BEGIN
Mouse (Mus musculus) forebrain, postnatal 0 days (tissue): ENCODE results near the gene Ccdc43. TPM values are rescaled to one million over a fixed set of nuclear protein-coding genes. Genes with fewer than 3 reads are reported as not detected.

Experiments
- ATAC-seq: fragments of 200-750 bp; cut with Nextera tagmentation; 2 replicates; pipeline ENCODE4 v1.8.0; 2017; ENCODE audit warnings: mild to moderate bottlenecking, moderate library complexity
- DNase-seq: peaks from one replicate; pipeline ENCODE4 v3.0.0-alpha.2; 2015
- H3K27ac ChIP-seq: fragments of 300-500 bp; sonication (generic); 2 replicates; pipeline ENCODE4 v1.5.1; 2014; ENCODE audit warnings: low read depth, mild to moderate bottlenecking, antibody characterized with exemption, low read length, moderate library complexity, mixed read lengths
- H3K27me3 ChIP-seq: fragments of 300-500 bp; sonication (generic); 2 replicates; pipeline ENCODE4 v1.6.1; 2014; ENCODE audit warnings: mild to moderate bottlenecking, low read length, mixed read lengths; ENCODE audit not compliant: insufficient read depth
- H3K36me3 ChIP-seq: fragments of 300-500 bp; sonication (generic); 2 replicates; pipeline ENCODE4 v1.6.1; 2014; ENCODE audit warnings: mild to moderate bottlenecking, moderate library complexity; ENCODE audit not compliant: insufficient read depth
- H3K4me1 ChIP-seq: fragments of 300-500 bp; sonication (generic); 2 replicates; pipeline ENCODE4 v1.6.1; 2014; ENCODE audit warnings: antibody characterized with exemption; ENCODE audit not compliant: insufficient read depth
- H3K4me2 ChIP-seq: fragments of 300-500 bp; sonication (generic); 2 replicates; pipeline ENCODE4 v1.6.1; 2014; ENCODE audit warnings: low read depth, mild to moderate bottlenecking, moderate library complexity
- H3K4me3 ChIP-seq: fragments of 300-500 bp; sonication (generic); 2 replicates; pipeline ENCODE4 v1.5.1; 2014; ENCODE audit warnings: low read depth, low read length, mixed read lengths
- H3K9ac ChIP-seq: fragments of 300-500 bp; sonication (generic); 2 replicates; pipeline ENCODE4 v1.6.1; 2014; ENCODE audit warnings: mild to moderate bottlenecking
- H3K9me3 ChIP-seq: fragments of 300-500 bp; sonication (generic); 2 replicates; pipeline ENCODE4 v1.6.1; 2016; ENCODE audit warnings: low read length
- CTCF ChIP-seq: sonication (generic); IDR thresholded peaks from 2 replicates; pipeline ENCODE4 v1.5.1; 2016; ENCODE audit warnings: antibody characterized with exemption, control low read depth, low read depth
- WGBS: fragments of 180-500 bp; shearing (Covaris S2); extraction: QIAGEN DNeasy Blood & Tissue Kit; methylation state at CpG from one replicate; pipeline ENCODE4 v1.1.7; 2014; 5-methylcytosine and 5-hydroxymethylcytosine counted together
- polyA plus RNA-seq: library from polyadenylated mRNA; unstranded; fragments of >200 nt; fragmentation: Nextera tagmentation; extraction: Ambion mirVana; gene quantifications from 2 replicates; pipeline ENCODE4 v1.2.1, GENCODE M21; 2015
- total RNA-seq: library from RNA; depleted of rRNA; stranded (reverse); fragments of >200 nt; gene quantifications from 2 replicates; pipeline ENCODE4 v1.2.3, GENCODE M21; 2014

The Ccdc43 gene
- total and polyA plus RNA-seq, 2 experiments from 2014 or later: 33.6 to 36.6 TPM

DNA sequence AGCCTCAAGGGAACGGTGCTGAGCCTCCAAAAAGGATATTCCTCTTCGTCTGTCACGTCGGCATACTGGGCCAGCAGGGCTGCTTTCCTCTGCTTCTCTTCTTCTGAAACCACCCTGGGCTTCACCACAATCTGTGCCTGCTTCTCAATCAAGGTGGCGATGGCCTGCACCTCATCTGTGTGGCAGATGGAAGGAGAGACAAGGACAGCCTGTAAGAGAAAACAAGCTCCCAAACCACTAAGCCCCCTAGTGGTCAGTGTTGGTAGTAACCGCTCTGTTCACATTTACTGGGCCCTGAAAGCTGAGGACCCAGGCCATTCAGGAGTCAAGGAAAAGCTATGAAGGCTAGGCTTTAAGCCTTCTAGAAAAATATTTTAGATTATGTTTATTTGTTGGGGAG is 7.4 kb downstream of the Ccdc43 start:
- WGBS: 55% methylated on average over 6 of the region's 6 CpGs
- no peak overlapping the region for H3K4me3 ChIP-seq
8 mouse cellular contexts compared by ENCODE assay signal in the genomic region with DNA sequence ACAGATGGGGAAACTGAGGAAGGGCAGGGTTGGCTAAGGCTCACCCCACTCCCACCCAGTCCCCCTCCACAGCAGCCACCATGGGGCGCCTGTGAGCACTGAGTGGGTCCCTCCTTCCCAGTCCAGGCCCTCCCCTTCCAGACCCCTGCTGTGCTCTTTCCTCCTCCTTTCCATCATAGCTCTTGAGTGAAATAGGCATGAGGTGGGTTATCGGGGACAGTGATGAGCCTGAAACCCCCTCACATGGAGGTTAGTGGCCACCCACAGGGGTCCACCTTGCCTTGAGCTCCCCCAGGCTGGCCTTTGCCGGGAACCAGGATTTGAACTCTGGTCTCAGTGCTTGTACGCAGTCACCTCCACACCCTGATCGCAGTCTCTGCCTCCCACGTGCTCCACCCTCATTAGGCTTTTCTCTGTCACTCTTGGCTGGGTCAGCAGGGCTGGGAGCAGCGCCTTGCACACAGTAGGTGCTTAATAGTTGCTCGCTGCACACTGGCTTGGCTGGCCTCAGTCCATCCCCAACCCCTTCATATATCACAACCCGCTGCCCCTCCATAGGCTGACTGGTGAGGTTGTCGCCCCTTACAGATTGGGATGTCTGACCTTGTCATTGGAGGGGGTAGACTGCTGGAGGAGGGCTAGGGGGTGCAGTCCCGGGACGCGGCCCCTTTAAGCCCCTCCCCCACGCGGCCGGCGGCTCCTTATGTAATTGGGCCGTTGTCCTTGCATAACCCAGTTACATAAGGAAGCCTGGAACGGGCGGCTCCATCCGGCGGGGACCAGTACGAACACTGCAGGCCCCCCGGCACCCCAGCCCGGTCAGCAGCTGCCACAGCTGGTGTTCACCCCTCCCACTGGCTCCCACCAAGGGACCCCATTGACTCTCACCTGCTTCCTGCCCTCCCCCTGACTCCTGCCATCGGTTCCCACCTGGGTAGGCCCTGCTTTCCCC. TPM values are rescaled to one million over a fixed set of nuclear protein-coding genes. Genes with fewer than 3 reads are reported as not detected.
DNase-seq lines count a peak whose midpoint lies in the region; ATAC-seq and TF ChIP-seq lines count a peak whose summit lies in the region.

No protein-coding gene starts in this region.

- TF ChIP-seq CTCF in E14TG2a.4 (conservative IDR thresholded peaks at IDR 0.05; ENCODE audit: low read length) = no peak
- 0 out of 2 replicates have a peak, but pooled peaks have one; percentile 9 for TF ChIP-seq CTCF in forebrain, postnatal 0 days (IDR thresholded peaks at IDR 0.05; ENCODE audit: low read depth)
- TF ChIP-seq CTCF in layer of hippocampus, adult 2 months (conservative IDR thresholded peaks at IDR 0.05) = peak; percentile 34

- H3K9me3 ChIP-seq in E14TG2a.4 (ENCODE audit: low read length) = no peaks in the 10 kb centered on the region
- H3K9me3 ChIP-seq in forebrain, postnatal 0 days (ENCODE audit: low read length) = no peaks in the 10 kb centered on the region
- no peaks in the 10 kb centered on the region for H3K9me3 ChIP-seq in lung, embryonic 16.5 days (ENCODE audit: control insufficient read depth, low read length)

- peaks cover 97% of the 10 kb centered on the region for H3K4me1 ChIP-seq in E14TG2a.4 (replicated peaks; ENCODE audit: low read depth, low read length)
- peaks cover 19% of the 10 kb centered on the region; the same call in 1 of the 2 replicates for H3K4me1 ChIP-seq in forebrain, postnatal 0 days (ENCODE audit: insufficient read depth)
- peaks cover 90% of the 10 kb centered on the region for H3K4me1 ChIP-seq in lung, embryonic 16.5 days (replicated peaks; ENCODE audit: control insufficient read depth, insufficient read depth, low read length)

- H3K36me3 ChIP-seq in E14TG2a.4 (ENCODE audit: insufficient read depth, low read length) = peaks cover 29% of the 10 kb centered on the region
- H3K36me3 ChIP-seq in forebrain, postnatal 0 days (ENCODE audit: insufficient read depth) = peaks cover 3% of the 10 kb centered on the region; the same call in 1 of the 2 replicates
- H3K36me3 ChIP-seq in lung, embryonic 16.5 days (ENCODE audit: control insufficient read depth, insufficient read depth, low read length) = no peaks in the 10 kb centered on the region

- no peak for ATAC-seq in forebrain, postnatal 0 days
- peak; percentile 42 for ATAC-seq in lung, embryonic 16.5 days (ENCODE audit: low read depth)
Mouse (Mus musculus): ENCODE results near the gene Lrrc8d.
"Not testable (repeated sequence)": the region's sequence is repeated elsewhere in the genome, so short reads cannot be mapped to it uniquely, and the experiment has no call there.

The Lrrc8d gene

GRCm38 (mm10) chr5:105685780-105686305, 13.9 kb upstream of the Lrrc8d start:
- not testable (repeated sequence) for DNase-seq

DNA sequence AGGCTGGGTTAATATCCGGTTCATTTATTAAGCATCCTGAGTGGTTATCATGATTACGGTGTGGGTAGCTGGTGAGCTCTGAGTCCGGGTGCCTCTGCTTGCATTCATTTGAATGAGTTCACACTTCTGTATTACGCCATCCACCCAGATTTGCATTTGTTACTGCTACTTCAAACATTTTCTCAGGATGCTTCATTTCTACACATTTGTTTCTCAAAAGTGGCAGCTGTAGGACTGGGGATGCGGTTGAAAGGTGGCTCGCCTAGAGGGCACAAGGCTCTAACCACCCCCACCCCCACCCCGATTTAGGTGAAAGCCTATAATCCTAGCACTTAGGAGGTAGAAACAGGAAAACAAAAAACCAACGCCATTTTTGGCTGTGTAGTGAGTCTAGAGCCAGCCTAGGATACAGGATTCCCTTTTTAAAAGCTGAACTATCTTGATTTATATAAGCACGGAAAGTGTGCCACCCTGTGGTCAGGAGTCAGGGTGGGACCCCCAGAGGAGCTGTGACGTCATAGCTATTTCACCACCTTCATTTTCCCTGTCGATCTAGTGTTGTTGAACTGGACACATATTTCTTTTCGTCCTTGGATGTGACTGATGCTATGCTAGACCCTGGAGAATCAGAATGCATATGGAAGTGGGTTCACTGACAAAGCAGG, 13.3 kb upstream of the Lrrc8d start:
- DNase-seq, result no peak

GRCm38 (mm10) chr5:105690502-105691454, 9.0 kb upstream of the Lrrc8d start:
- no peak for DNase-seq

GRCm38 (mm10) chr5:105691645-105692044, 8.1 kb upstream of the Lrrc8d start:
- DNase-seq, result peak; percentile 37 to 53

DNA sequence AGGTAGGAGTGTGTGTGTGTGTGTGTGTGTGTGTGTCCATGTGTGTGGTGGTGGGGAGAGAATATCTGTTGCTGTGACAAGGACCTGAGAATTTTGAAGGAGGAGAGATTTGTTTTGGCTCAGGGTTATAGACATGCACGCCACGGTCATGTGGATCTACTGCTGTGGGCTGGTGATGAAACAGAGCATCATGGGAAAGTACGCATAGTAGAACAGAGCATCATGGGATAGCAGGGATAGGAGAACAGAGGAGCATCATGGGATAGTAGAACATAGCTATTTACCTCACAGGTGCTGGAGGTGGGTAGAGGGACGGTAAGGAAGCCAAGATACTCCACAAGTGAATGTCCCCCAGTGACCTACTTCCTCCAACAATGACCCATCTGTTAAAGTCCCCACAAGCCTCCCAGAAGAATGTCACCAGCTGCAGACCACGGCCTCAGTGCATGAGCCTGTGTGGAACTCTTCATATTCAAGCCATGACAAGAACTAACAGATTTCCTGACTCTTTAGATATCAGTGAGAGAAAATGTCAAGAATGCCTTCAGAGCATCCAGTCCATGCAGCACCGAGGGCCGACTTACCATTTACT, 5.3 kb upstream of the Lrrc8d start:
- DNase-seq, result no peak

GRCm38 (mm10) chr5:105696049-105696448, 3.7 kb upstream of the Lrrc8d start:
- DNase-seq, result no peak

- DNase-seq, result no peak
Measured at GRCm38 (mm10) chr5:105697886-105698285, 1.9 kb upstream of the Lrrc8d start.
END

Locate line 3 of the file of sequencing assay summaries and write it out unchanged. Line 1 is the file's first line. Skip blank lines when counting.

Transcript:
- ATAC-seq: fragments of 200-750 bp; cut with Nextera tagmentation; 2 replicates; pipeline ENCODE4 v1.8.0; 2017; ENCODE audit warnings: mild to moderate bottlenecking, moderate library complexity